Sew your own
22nd June, 2010
Sewing is activism, says John Paul Flintoff, as he takes us through the politics and pleasures of this long lost skill
We all know the benefits of growing our own food, but sewing our own clothes? Journalist John Paul Flintoff makes the case for the misleadingly humble needle and thread by placing sewing in a broad environmental, economic and philosophical context.
His journey from DIY cluelessness to environmentally sound self-sufficiency is told in a collection of experiences and encounters, with humour, without preaching and with some surprisingly radical insights.
Sewing, the multi-disciplinary way
This is neither a step-by-step guide to sewing nor a groundbreaking critique of the fashion industry. Nor is Flintoff a lifelong environmentalist. His point is that in Britain we should once again be learning to repair and make our own clothes, and growing more of our own fibres. This would save us money, lessen our reliance on sweatshops, cut carbon emissions and make us more skilled and fulfilled individuals.
One of Flintoff's biggest inspirations is Gandhi. Gandhi carried his spinning wheel as a symbol of protest, a sign that India could regain independence by taking back its cotton industry from British colonisers. Flintoff on the other hand, with more enthusiasm than expertise, ends up learning to sew his own fitted shirts and jeans, teaching a workshop in his nephew's school, crocheting dresses for his daughter's teddy bears, stitching his own shoes, and knitting a pair of boxers. He grows hemp illegally to make it into fibre (read his article about the wonders of nettle as fibre here), and muses with craftivist Betty Greer about whether a man can knit in public.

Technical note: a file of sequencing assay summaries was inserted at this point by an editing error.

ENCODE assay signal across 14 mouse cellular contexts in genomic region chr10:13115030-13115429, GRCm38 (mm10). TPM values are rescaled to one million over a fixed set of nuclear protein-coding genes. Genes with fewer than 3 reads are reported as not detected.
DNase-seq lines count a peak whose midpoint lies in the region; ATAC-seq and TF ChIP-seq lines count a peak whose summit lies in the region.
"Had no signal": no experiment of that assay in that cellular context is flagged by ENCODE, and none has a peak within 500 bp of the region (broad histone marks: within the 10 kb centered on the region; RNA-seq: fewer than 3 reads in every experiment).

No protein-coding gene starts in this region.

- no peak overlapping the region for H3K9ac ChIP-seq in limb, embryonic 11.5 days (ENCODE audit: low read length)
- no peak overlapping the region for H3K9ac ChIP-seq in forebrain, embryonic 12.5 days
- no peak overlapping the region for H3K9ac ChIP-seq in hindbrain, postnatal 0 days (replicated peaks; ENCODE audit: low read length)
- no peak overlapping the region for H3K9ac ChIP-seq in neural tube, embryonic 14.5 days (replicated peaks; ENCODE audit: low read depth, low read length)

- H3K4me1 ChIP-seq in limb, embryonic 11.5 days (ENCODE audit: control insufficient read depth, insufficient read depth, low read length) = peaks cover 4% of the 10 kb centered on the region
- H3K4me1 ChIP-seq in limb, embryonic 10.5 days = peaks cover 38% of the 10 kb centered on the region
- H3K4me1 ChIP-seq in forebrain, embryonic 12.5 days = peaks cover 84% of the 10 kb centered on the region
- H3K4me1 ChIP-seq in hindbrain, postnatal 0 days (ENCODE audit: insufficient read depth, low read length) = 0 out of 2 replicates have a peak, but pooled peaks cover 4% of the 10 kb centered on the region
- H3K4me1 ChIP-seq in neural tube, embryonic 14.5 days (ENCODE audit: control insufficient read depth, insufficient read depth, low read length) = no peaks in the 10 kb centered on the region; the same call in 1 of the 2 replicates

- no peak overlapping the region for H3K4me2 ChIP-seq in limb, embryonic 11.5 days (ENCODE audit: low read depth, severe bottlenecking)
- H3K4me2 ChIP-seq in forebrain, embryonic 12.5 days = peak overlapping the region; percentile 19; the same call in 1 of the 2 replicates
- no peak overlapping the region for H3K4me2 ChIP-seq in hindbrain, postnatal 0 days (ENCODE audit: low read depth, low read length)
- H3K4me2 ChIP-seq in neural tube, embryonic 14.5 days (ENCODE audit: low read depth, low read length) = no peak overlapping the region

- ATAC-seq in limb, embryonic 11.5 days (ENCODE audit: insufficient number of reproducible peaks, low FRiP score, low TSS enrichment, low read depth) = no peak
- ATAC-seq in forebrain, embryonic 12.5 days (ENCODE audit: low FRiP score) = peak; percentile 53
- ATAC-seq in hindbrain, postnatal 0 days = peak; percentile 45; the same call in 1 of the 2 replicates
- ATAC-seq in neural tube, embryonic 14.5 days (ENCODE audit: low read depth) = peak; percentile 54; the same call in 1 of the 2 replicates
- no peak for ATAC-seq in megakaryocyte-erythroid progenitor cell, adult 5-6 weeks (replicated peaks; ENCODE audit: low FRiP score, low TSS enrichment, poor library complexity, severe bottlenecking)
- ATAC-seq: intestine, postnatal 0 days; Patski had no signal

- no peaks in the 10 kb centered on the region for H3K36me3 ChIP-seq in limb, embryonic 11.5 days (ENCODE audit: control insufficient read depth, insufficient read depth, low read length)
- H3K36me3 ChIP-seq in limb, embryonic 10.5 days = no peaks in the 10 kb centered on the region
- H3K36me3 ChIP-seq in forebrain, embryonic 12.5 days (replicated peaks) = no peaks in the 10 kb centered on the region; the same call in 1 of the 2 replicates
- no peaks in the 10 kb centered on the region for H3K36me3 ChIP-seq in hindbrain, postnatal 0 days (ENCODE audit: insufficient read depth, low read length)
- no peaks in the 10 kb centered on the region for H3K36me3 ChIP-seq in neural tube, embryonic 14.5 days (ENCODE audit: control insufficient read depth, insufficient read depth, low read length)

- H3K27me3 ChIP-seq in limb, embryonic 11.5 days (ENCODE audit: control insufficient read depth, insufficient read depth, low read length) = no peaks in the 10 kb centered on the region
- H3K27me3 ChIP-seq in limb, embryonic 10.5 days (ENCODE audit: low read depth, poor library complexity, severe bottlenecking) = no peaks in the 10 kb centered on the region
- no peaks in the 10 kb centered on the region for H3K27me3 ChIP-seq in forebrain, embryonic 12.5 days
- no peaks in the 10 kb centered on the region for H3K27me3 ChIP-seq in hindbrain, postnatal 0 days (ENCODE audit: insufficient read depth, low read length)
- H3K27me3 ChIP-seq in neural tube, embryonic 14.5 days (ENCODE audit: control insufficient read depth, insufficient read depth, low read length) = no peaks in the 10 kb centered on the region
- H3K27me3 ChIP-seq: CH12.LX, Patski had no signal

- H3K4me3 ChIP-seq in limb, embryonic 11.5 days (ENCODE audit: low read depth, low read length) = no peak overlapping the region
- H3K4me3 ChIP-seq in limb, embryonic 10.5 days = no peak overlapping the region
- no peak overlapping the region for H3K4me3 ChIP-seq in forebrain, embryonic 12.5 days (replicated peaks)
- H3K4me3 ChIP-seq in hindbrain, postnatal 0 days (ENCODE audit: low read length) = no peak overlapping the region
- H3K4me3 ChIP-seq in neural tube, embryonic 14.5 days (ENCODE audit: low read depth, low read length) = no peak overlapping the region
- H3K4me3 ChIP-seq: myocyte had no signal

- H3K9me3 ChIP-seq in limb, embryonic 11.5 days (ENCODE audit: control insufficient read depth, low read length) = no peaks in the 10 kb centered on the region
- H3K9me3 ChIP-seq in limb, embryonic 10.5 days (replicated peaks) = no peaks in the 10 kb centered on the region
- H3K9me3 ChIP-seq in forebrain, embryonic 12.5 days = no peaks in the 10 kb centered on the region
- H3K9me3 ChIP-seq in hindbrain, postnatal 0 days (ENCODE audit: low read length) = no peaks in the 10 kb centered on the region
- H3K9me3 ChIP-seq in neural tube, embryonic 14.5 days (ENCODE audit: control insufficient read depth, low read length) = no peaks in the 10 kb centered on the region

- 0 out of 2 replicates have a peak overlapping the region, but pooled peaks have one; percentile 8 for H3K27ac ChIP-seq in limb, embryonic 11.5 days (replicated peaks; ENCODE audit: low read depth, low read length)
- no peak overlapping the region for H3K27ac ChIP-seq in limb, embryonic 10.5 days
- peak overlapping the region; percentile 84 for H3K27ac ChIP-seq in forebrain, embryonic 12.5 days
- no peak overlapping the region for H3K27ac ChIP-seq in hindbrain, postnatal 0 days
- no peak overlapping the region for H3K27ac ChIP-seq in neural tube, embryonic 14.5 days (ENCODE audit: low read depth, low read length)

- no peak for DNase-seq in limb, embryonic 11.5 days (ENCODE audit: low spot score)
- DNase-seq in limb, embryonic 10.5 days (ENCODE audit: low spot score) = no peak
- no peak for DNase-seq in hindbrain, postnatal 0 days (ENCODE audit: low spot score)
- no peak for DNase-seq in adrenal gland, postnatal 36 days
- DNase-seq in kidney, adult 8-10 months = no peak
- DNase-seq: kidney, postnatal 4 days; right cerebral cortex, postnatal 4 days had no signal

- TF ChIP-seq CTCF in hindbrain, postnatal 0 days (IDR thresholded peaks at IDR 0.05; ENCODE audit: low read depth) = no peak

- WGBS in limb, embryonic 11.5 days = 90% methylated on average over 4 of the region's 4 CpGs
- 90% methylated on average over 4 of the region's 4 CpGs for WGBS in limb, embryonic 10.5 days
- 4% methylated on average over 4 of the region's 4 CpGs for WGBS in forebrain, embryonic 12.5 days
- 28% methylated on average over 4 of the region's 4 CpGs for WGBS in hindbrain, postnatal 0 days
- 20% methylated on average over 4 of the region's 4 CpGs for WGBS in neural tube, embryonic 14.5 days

In a series of warmly written and often hilarious anecdotes, he spends time with seamstresses, environmental activists, artists, sweatshop workers and ‘anti-greens' for inspiration. He works as a bin man, highlighting how without them we'd be drowning in rubbish. He even manages to get gas-guzzling Jeremy Clarkson to concede that we will all, at some point soon, have to subscribe to the views of the environmental activists who throw custard pies at him.
He questions our dependence on political parties to solve our problems, awkwardly ‘tries out' a variety of religions, and ponders Buddhism and the implications of living in the present moment. Can sewing get more multi-disciplinary than this?
Knitting for peak oil
Most of us have no control over how our clothes are made and the effect they have on the planet, and this is part of a wider problem, says Flintoff. ‘Can you imagine somebody saying, before oil was discovered - or indeed after it has run out- that it's a sensible idea to get British clothes made in India, or China?' he asks, as he explores climate change, peak oil and green economics.
Flintoff questions whether making our own clothes and getting back into craft, rather than dedicating our time to full blown political campaigning, is akin to ignoring the bigger global problems and getting distracted by minutiae. He decides that if we aren't willing to be a creative part of the solution then we are part of the problem.
For the uninitiated, Sew Your Own is a thought provoking stepping-stone to shopping less - or differently - and creating more. For the already creatively inclined, it is a polite but potent kick up the backside to do it more, and in public. Most of all Sew Your Own is accessible, funny, well researched, and an inspiring pleasure to read.
Zofia Walczak is a freelance journalist
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